By Jane Seskin
I met up with a stroller in the lobby of a building, caught my foot on a wheel, twirled to stay erect, then fell to the floor.
My side a week later was a muted rainbow. I fractured a bone in my right wrist, was put in a cast ending below my elbow which hugged my thumb. I was told my hand would be immobilized for six to 10 weeks.
I didn’t realize in the moment the cast was applied to my dominant hand it would upend my life. Early on I knew I would need to inhale some of the skills I nurtured in others as a psychotherapist. My litany: be patient, acknowledge your feelings, allow yourself to be vulnerable, ask for help, practice self-compassion.
As an independent, type A senior single woman, I didn’t understand I would have to learn those lessons over and over again.
For the first week, I carry my arm around in a white sling. I’m apprehensive on the street. Feel vulnerable in crowds and by people walking toward me looking down at their screens. I’m nervous someone will bump into me and frequently call out: “Heads Up!”
A friend observes as we leave a movie that I’m listing to the right. At night I’m thinking pasta. I’m thinking sourdough bread and butter. Carbs - always a bad sign.
I cannot hold the ancient but still usable receiver from my landline, drink from a cup or mug (In restaurants: “May I please have my coffee in a takeout container?”), eat with a fork and knife, peel an orange or a hardboiled egg, apply lipstick, wash my face, brush my hair, carry a pocketbook, an umbrella, use my wallet or write with a pen.
I struggle to put my key in the door and then turn it to open. My everyday life has been compromised. I’m on leave from my Senior Aerobics class that has weekly energized me. My patience sits on a swing on a windy day and I am frequently seconds away from tears.
I’m frustrated opening a plastic bag of salad, cutting vegetables, unscrewing a jar of marinara sauce. I’m angry at my helplessness, tired from the efforts and sad to have to acknowledge - I am incapacitated.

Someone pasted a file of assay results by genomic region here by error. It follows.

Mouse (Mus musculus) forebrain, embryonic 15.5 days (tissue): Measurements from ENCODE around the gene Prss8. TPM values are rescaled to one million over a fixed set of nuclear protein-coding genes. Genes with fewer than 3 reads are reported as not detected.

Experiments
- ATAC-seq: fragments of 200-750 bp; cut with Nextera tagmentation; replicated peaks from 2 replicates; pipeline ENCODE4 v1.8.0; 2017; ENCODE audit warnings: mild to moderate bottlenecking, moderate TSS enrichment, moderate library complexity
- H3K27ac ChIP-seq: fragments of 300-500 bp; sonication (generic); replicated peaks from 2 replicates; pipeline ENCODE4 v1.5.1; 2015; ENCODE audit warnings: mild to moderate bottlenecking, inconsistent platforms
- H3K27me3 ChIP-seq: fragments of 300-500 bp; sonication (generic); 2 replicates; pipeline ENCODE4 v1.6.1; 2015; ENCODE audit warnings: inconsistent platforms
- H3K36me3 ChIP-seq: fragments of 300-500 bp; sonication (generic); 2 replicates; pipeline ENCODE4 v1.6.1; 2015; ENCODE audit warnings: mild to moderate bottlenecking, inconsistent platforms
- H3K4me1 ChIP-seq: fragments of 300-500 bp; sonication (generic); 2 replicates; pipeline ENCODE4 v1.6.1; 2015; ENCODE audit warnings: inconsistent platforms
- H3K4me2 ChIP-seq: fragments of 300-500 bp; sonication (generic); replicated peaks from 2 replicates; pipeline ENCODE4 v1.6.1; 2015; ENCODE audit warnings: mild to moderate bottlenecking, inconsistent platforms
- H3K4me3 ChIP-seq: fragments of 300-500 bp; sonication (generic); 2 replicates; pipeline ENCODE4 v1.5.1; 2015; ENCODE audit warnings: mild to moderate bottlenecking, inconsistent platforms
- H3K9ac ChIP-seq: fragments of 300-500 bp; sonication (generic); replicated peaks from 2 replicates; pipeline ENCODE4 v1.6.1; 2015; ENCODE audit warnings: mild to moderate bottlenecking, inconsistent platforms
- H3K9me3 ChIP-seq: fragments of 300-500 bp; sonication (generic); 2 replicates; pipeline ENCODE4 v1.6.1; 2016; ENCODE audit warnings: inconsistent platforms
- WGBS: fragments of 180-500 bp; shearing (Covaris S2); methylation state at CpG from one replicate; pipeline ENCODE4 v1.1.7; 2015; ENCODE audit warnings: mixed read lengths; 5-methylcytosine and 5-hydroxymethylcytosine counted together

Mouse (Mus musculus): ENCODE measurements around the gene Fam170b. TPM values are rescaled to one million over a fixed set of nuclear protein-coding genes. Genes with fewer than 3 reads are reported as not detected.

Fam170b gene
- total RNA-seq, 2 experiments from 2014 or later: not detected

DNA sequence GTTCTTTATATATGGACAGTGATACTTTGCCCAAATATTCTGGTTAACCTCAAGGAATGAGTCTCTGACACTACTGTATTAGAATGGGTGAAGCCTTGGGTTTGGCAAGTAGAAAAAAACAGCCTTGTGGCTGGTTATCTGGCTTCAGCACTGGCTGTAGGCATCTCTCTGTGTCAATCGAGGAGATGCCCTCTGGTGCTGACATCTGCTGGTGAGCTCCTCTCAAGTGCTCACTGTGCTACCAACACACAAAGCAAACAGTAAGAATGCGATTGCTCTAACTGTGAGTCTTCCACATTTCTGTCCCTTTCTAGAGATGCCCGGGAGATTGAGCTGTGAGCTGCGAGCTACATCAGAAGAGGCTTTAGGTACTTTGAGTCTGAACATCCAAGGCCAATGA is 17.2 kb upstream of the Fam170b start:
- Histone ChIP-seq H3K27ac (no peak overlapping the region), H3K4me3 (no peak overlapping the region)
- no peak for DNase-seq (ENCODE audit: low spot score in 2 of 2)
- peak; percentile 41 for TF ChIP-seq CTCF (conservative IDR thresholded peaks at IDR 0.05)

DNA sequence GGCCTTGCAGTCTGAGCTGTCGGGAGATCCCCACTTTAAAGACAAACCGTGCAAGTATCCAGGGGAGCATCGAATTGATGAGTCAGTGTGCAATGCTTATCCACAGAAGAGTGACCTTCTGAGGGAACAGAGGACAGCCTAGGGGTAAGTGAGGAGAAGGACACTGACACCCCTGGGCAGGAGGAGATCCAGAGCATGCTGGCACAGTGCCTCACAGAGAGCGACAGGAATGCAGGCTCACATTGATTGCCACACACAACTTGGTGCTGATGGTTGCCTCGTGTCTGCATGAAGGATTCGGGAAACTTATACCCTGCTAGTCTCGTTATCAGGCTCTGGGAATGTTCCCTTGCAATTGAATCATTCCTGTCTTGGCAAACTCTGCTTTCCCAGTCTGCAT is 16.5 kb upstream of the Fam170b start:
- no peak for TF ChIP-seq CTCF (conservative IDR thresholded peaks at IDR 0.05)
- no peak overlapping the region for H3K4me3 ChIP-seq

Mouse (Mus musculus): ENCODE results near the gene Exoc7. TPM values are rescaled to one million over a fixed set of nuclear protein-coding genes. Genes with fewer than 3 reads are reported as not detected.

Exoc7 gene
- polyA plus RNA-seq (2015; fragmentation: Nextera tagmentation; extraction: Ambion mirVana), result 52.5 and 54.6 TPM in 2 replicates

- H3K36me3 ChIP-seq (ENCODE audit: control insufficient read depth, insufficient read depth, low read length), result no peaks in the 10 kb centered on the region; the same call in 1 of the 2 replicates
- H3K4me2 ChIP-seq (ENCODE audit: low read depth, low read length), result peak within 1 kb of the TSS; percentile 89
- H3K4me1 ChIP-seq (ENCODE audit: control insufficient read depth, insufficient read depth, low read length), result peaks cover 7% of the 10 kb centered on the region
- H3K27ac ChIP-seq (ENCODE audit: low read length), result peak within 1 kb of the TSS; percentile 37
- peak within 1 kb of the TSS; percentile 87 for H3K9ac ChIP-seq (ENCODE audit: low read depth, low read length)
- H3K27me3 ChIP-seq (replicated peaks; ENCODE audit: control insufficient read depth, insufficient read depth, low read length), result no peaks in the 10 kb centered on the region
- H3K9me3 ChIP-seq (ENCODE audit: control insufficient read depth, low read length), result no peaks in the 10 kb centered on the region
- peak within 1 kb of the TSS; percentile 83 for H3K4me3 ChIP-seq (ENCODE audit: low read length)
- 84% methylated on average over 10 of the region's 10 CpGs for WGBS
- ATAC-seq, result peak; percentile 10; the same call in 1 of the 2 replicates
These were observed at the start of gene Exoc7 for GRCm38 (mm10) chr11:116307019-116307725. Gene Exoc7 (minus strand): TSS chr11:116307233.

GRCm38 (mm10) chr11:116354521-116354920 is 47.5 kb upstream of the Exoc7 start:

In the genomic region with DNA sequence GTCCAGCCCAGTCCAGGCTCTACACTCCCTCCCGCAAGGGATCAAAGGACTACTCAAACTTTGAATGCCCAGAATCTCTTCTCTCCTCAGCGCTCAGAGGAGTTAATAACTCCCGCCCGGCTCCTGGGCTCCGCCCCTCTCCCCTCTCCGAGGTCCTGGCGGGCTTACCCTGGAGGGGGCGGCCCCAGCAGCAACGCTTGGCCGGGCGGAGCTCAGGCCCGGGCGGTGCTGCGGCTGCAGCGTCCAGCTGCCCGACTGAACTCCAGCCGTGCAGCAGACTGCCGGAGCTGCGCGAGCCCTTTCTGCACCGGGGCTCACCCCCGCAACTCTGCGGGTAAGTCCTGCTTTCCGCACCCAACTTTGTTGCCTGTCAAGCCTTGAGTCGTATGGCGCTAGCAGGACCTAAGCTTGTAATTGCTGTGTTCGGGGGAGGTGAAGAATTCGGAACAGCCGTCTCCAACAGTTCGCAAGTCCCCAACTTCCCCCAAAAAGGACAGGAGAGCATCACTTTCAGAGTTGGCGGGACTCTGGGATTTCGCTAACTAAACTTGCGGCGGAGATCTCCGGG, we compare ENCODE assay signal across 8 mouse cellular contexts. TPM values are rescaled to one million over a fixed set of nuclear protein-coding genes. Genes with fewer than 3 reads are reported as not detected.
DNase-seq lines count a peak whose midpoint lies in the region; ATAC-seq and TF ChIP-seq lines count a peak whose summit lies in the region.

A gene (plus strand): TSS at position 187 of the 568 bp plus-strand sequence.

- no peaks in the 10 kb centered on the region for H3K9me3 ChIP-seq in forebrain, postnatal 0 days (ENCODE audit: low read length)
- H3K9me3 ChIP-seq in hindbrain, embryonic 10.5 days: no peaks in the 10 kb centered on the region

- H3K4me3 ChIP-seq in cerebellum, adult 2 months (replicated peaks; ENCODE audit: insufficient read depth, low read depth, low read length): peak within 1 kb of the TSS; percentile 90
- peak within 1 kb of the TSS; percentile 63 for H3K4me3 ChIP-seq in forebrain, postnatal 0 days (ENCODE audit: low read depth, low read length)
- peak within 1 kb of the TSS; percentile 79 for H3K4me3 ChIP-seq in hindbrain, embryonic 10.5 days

In the third week I stop fighting the situation. Stopped being so angry with myself for feeling out of control. For being slow. I return to the scene of the accident, a large bustling lobby in a crowded shopping center. I pace up and down the marble floor where I fell. I’m grateful I didn’t crack open my head when I went down.
What I was living was my present experience. My moment in time. I began to answer “having a hard day,” if I was, when someone asked, “How’s it going?”
I have fleeting desires. I want to shop. I want to buy new clothes. I can’t get my arm through long-sleeve tee shirts and jackets. Putting on a coat requires major breathing and a little dance step. Can’t pull things over my head. I’m now wearing a diet of button down, snap-close shirts.
It takes additional time to get dressed in the morning. I often stop, just stand still. Count backwards from 100. Running shoes gone in favor of clogs and boots that have no laces to tie. The days are cold. My fingers chilled. I wear a sock on my hand and feel I will break into puppetry at the sight of a child.
Five weeks. I’m not in pain. There is an occasional feeling of heaviness in the hand, of throbbing in the wrist. I take no meds. Perhaps a cinnamon raisin walnut scone some afternoons with a cup of espresso.
To blunt the tedium I read murder mysteries and poetry, listen to Keith Jarrett, practice meditation and do my work which is engaging and stimulating. (This is an exploration for me and with clients on what it means to be hurt, to feel dependent, to ask for help. I reassure someone: “My arm is injured. My brain is intact.”)
Nine weeks. My cast comes off! I’m keenly aware this has been a transitory injury, a taste, a forewarning of frailties to come. I acknowledge the minefields in my day and will continue to make adjustments. I learn to practice patience.
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